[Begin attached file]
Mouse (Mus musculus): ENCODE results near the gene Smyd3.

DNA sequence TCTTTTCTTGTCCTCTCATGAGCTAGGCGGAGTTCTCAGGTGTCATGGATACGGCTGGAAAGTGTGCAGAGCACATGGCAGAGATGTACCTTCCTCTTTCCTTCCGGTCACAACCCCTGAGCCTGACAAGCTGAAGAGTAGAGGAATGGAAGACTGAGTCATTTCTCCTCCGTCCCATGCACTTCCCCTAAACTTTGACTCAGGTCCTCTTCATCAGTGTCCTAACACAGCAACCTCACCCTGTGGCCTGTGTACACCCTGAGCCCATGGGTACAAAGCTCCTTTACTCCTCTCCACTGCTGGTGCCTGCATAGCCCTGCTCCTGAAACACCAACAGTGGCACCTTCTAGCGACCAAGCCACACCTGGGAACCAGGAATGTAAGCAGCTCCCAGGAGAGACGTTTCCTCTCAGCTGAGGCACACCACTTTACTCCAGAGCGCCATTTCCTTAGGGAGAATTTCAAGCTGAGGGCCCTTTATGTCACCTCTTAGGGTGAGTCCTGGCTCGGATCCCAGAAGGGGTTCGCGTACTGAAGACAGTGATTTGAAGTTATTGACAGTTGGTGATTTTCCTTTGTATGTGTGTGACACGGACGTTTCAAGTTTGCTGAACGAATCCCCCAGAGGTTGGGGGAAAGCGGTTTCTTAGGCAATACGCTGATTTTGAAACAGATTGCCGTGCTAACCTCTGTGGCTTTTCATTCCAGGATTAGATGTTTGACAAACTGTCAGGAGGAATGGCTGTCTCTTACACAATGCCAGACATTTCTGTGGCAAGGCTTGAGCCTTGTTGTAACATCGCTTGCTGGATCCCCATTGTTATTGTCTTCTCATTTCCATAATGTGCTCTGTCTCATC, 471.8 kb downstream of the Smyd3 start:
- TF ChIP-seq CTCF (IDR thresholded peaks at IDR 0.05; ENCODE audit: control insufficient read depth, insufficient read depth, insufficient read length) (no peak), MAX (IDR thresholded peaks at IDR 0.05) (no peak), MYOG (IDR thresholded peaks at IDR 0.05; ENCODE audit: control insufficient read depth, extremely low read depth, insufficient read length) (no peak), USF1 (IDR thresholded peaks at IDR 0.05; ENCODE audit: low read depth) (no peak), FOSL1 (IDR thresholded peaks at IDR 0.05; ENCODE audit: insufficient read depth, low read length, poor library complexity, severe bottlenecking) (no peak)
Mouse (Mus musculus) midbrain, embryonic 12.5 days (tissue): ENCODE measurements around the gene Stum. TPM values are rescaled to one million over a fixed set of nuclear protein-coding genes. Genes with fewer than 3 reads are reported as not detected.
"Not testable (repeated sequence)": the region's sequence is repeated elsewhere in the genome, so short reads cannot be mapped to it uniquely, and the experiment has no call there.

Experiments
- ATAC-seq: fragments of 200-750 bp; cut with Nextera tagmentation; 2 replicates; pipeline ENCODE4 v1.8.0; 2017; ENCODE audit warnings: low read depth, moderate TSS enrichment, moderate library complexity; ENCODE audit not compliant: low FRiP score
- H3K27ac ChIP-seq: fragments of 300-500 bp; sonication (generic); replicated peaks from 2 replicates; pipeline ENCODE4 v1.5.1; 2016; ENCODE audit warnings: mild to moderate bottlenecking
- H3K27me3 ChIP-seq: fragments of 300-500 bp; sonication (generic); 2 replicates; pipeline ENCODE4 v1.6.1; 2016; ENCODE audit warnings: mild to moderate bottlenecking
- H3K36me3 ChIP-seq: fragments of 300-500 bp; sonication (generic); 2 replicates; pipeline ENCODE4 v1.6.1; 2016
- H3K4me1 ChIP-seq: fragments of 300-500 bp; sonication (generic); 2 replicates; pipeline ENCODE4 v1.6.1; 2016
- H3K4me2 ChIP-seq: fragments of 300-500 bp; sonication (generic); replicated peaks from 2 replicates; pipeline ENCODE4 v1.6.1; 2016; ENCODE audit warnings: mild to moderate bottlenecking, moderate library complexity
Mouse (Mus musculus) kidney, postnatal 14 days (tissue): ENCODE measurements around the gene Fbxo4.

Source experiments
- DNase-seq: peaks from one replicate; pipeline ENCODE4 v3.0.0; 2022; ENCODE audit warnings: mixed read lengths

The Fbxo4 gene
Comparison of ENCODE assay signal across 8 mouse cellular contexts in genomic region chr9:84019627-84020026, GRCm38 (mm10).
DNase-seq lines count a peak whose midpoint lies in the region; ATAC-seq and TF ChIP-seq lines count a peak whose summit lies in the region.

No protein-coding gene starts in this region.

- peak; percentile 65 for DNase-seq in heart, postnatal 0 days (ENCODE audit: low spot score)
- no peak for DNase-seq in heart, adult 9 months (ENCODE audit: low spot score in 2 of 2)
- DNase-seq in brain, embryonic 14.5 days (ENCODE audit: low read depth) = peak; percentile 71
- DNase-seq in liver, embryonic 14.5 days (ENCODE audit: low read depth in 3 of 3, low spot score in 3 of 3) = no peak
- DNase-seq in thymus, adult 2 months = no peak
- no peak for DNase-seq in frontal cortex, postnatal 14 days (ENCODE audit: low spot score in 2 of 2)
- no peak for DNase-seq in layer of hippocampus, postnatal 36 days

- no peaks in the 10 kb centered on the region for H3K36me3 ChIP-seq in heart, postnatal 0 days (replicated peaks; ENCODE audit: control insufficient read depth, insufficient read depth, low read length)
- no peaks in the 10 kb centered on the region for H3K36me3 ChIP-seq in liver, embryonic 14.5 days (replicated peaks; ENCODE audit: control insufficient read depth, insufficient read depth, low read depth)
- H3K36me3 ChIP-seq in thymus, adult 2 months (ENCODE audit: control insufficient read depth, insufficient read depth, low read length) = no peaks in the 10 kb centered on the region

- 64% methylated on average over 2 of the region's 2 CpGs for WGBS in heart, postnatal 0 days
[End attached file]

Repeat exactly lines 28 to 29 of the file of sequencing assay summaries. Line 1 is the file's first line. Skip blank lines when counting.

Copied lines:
- no peaks in the 10 kb centered on the region for H3K36me3 ChIP-seq in liver, embryonic 14.5 days (replicated peaks; ENCODE audit: control insufficient read depth, insufficient read depth, low read depth)
- H3K36me3 ChIP-seq in thymus, adult 2 months (ENCODE audit: control insufficient read depth, insufficient read depth, low read length) = no peaks in the 10 kb centered on the region